Author: Neil Vickers
Pros and cons of reversing a business into a listed shell or to IPO directly on the LSE Standard List or AIM markets
Much comment has been generated by the increase in the number and scale of US technology and other IPOs this year. Much of this has been driven by a new found interest in IPO exits by venture capital funds, in particular via reversing into special purpose acquisition companies (SPACs).
One hundred SPACs have been floated in the US this year to await acquisition targets. Perhaps inevitably we will see these trends also gather pace in the UK equity markets as investors seek exposure to high growth businesses.
What is a SPAC?
A SPAC (or cash shell or blank cheque company) is typically incorporated and listed with no existing operations, for the purpose of making one or more acquisitions in a particular sector, but with no target specified on listing. The founders (or sponsors) are typically experts in the chosen sector or geography. Entrepreneurs considering floating their business should consider the SPAC route as well as a direct IPO.
In the UK, SPACs are now most commonly listed on the Standard segment of the FCA’s Official List, but also on the LSE’s AIM market. They are not currently eligible to be FCA Premium listed (but see below).
Investing in a listed SPAC
From an investor perspective, SPACs provide a private equity type investment with the liquidity of listed stock. And venture capital backed exits via a SPAC can offer investors access to more mature businesses which are in good financial standing.
As ever, it is about the SPAC’s management team and their ability to find and execute a good deal. In contrast to the US model, however, investors in Standard listed UK shells are not typically given the opportunity to vote on the chosen target, or to demand their money back if they disagree.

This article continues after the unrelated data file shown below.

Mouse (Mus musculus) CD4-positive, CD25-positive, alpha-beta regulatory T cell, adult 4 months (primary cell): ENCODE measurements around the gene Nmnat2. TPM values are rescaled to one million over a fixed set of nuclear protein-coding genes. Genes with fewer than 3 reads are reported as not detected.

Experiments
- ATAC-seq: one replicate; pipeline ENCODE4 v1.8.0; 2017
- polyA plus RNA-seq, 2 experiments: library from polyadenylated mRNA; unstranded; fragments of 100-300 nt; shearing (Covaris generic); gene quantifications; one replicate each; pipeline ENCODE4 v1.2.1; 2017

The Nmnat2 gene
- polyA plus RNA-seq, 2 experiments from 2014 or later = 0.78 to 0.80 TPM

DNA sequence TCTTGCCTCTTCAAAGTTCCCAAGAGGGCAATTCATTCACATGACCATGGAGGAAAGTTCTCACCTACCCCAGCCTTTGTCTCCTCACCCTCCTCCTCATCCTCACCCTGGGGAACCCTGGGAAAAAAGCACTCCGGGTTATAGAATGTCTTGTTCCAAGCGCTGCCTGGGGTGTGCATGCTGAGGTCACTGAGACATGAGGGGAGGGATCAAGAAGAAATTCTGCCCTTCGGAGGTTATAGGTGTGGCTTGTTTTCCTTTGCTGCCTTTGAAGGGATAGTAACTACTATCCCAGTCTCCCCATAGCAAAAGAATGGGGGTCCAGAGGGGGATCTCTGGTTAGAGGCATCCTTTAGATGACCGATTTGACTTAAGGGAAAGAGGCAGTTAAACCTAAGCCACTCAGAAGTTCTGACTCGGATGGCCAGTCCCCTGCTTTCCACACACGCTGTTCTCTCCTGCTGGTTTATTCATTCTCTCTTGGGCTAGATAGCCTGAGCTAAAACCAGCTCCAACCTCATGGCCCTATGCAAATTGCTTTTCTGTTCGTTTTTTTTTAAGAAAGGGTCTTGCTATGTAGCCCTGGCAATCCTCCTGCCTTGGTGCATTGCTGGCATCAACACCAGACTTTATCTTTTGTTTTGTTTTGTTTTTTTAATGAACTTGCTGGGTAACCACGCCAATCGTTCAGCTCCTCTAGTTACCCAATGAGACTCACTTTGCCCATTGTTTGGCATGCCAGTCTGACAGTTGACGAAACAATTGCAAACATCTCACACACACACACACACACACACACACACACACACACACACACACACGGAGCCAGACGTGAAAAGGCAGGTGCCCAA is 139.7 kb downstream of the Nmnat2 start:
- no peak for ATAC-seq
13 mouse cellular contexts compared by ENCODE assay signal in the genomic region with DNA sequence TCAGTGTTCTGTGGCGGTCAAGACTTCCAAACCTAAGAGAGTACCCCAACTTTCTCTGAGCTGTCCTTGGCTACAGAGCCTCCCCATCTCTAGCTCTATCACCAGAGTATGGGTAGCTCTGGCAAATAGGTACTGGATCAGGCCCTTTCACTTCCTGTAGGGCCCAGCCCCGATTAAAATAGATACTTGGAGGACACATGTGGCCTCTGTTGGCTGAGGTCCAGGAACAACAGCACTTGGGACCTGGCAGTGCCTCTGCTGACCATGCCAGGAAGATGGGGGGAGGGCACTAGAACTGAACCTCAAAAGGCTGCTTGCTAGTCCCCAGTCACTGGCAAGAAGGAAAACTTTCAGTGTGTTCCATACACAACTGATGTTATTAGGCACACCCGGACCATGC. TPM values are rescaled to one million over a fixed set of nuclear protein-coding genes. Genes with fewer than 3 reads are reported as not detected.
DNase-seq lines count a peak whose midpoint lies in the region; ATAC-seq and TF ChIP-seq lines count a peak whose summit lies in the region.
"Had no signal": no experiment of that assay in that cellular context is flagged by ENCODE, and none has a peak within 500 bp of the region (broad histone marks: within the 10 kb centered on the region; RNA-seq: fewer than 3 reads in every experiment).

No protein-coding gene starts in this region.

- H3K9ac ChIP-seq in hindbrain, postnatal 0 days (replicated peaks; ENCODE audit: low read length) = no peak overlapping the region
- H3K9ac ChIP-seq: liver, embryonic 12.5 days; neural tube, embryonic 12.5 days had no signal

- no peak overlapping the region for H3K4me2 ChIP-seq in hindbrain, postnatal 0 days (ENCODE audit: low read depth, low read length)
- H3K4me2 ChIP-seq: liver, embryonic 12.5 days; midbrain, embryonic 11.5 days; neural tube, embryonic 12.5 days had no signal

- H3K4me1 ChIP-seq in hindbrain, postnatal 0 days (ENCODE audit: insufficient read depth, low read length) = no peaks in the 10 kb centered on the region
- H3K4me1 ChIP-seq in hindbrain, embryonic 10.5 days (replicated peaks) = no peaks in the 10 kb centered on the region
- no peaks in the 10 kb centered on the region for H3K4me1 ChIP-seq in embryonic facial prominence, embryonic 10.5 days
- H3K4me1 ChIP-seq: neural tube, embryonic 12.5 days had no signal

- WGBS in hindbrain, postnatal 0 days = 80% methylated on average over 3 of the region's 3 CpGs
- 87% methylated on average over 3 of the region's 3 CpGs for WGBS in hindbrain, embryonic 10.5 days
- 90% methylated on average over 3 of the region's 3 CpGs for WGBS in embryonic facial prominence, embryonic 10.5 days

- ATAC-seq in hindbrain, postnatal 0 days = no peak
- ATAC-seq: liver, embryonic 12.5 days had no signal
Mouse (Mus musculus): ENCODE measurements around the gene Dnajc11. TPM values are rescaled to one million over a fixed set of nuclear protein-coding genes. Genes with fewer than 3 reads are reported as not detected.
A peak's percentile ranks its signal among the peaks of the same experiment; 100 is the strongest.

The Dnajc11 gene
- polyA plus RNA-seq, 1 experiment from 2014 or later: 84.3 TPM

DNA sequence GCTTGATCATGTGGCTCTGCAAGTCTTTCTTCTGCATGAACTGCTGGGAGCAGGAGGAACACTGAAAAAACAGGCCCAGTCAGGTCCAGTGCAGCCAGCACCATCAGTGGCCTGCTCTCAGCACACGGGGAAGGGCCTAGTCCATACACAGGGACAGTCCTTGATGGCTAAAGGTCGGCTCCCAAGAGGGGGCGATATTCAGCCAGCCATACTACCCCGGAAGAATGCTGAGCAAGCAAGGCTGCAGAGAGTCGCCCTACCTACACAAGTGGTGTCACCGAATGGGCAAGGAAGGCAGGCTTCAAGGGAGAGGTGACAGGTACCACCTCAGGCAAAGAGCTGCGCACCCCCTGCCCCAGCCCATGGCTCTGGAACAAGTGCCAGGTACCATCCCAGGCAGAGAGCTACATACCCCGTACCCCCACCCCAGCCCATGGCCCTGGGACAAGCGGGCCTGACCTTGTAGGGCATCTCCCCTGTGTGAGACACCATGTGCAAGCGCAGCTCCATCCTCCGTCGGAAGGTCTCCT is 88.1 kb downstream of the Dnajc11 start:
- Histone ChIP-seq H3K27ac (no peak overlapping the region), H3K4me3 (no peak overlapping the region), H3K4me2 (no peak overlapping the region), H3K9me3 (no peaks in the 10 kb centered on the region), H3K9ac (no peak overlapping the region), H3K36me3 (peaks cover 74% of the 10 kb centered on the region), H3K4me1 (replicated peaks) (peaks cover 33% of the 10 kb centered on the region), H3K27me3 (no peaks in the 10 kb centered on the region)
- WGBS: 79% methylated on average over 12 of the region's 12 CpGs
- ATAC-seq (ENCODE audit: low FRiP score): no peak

Whether to seek a SPAC
Is a SPAC a backdoor way to send a growth business public, or does it instead simply complicate the IPO process for the entrepreneur? As ever, it will depend on the particular circumstances of the case, some of which factors are summarised below.
Criteria in favour of reversing into a SPAC
Reasons to IPO via a direct listing
The IPO regulatory landscape is in flux
There are other related equity market trends to keep an eye on:
We expect the US boom in SPACs to generate increased interest in their use in London, perhaps with help from our regulators, notwithstanding the differences across the Pond in the two regulatory landscapes and market characteristics.
Our IPO practice
Fladgate advises corporates, sponsors, nominated advisers and brokers on a wide range of IPOs and equity fundraisings. We help UK and overseas clients in multiple sectors, and have developed a strong track record in SPAC transactions for founders and in reverse takeovers on the Standard List and AIM.
Recent transactions include the reverse takeover of Hertsford Capital plc by marine technology group Otaq, the acquisition by technology and media platform group Entertainment AI of Blockchain Worldwide, advising the nominated adviser and brokers on the reverse takeover by brand protection company BrandShield of AIM listed Two Shields and the agreed acquisition of fund manager Oberon Investments by Baskerville Capital.